In the first place we may see the evil of centring our thoughts and plans entirely on ourselves. This was the root of Saul’s misery. He was one of the most ardent selfists that ever lived. He had made self his god. He looked only and always at his own interests. “How will this affect me?” was his constant question as each new event transpired; and whensoever he imagined that he was to be injured by any other man’s elevation or advancement, he was stirred up to seek his ruin. Thus he was ever moody and unhappy. He hugged himself to his heart, and as a punishment God left him to himself, and no companionship could have been more miserable.
We may see here, in the second place, that the servant of God may expect to encounter adversity in an early stage of his career. David was not to be cradled for his future work in the lap of luxury. He was “to learn in suffering what he taught in song.” He was not to be like “a bird on a bough, singing forth free and offhand, never knowing the troubles of other men;” but, led through trials of his own, he was stimulated and inspired to sing of them in strains which, because they came “from the heart of man, speak to all men’s hearts.”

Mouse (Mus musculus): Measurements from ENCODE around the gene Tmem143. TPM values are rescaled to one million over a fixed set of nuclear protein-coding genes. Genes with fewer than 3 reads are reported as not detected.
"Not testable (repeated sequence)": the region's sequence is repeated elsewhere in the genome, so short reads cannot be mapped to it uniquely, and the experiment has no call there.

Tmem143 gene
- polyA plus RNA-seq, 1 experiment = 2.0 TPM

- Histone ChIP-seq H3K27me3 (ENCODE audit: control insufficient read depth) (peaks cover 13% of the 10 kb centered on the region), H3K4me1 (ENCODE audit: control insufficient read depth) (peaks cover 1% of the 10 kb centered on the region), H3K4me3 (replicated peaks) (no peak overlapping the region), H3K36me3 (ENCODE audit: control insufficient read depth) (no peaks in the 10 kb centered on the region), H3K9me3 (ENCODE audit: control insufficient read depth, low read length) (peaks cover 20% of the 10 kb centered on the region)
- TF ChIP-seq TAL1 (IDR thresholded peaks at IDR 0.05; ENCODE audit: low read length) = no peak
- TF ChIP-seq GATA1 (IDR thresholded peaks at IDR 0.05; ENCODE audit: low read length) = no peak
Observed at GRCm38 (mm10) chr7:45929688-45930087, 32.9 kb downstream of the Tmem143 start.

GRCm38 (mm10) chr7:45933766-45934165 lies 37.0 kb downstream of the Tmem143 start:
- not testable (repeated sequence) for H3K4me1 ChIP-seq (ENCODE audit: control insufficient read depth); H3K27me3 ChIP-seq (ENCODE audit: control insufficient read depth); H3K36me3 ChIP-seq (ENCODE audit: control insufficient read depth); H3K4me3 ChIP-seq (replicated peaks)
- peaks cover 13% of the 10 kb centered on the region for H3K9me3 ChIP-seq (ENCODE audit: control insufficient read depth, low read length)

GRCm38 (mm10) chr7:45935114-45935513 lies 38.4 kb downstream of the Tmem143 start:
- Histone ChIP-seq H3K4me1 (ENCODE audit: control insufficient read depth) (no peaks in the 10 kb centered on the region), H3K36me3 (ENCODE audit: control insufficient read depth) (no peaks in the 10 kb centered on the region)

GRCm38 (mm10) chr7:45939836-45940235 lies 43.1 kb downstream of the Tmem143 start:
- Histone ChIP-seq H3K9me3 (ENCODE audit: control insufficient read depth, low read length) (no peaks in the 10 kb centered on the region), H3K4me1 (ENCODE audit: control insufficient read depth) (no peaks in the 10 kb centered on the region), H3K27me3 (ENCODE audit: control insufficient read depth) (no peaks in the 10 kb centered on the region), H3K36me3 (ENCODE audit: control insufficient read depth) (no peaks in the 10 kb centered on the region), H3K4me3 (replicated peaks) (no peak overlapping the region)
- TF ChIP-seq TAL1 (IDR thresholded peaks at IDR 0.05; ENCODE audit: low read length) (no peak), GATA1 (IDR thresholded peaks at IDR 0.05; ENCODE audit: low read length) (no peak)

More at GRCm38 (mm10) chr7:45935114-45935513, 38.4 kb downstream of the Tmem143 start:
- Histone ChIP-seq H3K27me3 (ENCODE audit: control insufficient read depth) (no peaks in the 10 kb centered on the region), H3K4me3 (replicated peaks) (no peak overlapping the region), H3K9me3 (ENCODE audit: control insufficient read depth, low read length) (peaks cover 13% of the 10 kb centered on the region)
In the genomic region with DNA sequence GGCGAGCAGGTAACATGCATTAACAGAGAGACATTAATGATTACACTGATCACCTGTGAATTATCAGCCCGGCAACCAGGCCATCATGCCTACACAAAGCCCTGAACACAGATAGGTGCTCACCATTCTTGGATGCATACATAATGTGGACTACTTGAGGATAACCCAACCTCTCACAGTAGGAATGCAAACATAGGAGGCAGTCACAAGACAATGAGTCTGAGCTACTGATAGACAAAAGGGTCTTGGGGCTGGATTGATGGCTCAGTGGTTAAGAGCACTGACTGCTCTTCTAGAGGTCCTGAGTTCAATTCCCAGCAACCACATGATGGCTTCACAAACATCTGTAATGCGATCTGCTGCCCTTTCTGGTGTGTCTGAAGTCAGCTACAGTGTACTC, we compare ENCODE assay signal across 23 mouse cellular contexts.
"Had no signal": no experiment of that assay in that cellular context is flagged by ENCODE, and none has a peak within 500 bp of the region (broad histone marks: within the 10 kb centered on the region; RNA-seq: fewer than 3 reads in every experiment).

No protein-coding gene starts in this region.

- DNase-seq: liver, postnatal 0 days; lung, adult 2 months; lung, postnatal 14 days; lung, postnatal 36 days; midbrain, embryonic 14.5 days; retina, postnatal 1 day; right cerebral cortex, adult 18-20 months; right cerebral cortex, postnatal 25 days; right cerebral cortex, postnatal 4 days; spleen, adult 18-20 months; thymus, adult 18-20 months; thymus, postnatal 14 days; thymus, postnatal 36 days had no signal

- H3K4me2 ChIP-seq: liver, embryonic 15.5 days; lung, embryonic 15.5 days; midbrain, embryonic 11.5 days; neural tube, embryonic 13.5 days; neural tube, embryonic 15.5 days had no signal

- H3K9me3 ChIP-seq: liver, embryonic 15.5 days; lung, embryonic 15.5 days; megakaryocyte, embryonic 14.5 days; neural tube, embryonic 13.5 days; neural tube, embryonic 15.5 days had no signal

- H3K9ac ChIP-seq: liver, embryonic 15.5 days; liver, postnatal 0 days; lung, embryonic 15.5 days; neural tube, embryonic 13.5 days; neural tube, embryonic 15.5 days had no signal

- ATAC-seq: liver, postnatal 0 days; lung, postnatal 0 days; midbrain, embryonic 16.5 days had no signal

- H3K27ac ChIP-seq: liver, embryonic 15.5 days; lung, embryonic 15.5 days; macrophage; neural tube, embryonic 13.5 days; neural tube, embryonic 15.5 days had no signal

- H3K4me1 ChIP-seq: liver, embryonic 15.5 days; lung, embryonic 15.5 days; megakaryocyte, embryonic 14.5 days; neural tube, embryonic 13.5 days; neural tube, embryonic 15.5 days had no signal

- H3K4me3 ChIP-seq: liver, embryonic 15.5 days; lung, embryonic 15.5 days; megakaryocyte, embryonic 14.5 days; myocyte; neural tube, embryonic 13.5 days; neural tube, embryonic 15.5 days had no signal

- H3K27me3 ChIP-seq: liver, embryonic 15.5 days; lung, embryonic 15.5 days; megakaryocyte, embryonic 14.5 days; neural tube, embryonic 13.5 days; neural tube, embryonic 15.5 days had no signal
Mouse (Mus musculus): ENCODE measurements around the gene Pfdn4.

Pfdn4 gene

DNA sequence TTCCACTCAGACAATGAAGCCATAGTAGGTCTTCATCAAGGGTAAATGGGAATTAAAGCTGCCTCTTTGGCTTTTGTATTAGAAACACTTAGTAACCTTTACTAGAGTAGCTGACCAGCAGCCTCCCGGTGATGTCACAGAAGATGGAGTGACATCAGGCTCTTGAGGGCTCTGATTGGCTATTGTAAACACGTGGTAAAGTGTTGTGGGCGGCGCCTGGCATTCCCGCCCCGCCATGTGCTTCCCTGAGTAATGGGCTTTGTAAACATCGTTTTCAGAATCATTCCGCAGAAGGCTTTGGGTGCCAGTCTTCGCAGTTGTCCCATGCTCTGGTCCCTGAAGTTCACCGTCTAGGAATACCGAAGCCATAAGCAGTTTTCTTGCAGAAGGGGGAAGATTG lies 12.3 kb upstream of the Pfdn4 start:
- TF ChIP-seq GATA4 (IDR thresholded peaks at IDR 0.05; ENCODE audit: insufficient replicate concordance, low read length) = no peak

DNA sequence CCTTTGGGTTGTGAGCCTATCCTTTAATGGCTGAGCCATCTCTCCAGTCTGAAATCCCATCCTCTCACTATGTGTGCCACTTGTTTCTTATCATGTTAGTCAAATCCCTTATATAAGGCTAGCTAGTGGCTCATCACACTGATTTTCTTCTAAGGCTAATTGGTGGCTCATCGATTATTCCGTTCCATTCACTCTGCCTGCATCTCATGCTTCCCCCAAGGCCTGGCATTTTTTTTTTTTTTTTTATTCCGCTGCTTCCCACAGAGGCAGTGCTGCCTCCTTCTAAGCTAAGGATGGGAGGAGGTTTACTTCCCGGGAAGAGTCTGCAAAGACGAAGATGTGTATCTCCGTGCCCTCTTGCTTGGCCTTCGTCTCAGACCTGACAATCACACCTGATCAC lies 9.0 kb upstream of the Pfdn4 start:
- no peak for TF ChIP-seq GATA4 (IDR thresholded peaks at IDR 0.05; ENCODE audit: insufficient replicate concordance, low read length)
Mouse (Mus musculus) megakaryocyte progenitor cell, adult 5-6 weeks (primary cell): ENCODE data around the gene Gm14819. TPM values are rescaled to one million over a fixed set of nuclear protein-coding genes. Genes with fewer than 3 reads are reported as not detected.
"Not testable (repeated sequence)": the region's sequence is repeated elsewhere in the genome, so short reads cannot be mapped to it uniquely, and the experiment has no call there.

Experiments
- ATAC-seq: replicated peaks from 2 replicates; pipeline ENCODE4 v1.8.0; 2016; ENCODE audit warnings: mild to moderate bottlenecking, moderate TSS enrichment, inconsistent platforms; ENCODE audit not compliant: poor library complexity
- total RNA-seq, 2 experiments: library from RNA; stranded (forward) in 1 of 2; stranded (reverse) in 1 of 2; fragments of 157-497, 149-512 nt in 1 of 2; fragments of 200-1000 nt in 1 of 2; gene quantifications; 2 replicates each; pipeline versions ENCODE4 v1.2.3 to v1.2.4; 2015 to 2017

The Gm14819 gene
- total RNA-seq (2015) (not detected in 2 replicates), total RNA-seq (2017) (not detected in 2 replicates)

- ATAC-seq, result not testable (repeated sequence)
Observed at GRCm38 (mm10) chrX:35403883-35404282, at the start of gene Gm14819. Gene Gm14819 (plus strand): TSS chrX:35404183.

Lastly, we may learn here that the wisest course in time of danger is to do faithfully our daily duty, and leave our case with God. David went about his work, behaved himself wisely, and let God take care of him. On other occasions, as we shall see, he had sometimes recourse to questionable expedients and sinful practices, for self-protection; but in the present instance he walked steadily on in the right path.—Dr. W. M. Taylor.